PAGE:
I think this one is pretty good, so we want this color. This is the color that we would want add as a background, so I'll OK, and that's kind of interesting. It's kind of like an olive green, right, for our OLIVE OIL Company EMPLOYEE MANUAL. We can see what it looks like as the background for every page, and maybe that's a little too dark, but we will leave it as is. So, that's one way that you can apply a background. Now, the background doesn't have to cover the entire page. Notice that you have this Position here, so you could say, well, let me change these measures to Inches from the Top.
Yeah, let's just say that we want this 4 Inches from the Top or maybe we want it 10 Inches from the Top which would add a nice little bottom border to every one of our pages. You could do that, or you can mess around as much as you'd like. Maybe, you know what I want to do is, I just want to apply this background color. I want to apply to the whole page, but I don't want it on every single page. I just want it on the cover on page 1. All right, but not the other pages. So, in that case I need to go to Page Range Options.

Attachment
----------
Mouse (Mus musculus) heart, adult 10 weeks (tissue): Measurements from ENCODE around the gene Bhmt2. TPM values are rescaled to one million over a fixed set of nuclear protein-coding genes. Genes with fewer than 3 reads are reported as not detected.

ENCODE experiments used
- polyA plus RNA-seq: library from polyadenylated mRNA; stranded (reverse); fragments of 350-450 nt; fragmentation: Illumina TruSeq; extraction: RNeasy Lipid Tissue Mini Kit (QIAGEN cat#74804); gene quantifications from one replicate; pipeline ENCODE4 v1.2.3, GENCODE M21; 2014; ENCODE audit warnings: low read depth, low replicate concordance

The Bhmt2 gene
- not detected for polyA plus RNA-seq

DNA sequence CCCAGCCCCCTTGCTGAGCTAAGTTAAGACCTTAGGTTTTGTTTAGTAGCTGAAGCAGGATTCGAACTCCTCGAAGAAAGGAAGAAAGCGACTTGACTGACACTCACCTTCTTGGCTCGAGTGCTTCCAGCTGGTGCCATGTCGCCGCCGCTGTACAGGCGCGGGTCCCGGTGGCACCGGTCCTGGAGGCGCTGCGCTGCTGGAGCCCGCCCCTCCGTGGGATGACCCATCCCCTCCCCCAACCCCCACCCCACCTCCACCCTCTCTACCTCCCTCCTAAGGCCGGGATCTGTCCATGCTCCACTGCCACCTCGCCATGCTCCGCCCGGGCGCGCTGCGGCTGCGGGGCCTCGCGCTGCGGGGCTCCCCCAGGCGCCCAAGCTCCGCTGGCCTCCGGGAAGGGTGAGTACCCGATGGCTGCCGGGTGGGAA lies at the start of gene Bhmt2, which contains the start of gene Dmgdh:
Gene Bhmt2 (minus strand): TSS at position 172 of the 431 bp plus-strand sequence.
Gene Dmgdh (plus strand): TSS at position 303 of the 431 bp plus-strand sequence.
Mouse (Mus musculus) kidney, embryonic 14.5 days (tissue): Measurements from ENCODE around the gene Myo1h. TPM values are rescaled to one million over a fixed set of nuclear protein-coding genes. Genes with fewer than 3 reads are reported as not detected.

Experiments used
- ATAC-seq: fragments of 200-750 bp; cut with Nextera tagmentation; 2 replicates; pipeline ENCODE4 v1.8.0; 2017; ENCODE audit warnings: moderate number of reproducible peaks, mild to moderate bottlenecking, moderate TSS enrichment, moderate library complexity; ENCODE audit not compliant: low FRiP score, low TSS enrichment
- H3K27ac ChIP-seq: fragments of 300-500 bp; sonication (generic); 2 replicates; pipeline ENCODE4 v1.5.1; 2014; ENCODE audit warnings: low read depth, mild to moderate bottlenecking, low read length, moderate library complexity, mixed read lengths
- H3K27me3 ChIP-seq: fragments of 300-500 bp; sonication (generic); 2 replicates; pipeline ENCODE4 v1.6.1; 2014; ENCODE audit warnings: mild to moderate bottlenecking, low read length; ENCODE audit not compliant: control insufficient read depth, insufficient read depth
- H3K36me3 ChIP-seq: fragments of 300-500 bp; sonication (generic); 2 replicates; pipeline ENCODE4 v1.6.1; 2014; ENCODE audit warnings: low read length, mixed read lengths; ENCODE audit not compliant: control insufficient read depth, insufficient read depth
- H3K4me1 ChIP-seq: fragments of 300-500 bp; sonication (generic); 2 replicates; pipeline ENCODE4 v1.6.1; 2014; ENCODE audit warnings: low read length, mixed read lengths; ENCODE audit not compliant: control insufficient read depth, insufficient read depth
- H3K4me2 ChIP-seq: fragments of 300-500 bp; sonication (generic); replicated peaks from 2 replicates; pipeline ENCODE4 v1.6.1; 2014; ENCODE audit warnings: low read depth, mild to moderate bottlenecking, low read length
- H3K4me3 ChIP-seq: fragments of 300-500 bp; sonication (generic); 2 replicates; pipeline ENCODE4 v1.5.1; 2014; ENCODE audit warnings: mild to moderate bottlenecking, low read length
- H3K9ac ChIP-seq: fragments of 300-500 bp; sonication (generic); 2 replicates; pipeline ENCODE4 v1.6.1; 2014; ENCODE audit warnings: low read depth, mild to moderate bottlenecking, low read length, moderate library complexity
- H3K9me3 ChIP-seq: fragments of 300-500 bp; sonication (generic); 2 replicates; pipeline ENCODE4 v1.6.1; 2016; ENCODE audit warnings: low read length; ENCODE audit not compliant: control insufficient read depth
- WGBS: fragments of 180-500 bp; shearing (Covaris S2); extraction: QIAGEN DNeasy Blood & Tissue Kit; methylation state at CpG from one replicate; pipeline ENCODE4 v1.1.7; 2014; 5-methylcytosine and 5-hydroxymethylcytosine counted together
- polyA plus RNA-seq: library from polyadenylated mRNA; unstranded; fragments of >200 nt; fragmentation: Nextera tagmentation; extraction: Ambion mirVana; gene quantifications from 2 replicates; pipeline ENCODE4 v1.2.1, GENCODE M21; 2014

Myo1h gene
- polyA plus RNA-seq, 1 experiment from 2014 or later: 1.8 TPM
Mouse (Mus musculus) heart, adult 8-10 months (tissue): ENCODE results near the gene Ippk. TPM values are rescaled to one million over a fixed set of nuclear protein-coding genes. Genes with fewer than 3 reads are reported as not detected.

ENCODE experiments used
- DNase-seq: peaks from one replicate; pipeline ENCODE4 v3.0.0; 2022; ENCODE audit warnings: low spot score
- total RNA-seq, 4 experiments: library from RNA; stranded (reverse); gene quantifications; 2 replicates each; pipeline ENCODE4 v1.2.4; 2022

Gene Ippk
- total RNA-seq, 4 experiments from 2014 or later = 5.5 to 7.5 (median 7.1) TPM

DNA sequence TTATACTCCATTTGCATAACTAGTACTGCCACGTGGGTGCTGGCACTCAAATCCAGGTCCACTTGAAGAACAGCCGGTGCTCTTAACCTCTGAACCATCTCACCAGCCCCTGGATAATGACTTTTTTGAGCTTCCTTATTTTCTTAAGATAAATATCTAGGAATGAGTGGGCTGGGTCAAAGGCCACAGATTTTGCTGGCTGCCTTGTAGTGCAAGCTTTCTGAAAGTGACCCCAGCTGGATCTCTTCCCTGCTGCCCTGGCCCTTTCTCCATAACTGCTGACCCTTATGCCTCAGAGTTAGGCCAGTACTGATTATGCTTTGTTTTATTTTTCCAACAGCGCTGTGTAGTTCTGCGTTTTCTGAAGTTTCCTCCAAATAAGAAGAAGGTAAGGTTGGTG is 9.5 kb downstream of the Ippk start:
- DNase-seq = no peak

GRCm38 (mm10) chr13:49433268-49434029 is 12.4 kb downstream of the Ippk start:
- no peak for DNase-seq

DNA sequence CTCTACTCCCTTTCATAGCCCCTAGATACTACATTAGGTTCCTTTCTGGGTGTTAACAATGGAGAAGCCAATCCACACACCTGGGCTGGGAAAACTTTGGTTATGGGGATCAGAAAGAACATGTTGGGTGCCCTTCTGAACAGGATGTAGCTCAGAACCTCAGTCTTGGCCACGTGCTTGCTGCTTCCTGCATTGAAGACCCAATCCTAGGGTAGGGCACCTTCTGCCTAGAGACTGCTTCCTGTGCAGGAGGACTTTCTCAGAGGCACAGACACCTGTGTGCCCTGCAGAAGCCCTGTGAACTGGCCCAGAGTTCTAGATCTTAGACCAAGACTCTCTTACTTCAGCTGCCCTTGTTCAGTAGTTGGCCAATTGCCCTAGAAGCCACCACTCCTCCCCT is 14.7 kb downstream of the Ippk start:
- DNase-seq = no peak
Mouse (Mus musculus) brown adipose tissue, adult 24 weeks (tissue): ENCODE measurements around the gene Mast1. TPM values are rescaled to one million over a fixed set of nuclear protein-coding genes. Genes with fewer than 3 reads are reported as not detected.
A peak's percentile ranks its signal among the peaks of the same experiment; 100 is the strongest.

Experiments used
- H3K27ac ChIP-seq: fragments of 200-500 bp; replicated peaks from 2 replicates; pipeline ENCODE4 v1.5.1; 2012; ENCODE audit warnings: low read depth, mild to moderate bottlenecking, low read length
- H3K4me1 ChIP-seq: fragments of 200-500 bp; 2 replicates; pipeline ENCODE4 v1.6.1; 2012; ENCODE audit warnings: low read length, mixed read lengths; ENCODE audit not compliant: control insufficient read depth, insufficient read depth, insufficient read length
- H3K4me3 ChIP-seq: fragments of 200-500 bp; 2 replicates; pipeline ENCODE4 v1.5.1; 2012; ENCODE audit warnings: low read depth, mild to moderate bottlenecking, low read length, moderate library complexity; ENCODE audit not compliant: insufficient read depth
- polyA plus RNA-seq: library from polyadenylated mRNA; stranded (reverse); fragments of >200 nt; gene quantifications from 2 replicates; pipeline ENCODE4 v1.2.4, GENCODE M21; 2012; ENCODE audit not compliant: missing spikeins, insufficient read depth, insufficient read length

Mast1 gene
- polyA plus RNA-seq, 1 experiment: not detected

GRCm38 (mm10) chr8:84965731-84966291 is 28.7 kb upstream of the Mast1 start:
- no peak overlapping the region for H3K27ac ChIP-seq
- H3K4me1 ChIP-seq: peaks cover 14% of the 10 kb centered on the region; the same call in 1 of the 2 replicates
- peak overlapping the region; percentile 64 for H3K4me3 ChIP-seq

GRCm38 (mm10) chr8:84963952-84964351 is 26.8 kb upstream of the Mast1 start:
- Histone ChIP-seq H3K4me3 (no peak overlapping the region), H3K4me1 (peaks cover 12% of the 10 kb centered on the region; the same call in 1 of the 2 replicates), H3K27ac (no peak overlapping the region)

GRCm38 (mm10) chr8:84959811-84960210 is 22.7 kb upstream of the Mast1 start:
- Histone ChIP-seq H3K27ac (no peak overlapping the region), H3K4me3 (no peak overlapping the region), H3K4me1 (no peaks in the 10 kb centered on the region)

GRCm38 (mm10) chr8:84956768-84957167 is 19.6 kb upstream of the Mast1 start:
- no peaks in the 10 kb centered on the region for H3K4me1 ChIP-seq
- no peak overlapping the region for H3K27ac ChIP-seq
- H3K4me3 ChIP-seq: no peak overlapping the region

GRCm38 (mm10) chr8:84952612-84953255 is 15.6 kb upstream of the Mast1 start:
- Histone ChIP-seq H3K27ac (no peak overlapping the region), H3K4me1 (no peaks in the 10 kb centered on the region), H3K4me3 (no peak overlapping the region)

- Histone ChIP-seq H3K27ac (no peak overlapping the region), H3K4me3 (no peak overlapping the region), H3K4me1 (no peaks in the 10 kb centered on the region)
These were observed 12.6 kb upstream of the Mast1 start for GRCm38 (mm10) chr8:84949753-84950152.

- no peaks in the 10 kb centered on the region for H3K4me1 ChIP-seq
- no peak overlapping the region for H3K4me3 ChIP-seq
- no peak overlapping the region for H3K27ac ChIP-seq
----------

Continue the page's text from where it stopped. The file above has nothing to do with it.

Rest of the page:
By default, Acrobat will apply your background to every simple page in the PDF, unless you come here and say, I just want it to apply to page 1 to 1. But notice, you can also choose a Subset like only the evens or only the odd pages. So, only the left or right facing pages in a facing pages document can have a background color. It's kind of neat. We'll say okay, that's fine. Other options that you can choose are, over here. You can rotate the color which obviously would not make much of sense unless, you know, it was less than the entire size of the page.
But you could reduce the Opacity and I think that looks pretty good right there and you can scale the size of that background color relative to the page. Right now, it just covers it 100%, which is what we want. I am going to click Appearance Options, because you might want to have the background on screen, but not when printing. If you do want it when printing, then just leave it as is, Show when printing, and you could it vice versa. Maybe, when you print, you want the background, but not onscreen, so you can turn it off here. It's up to you.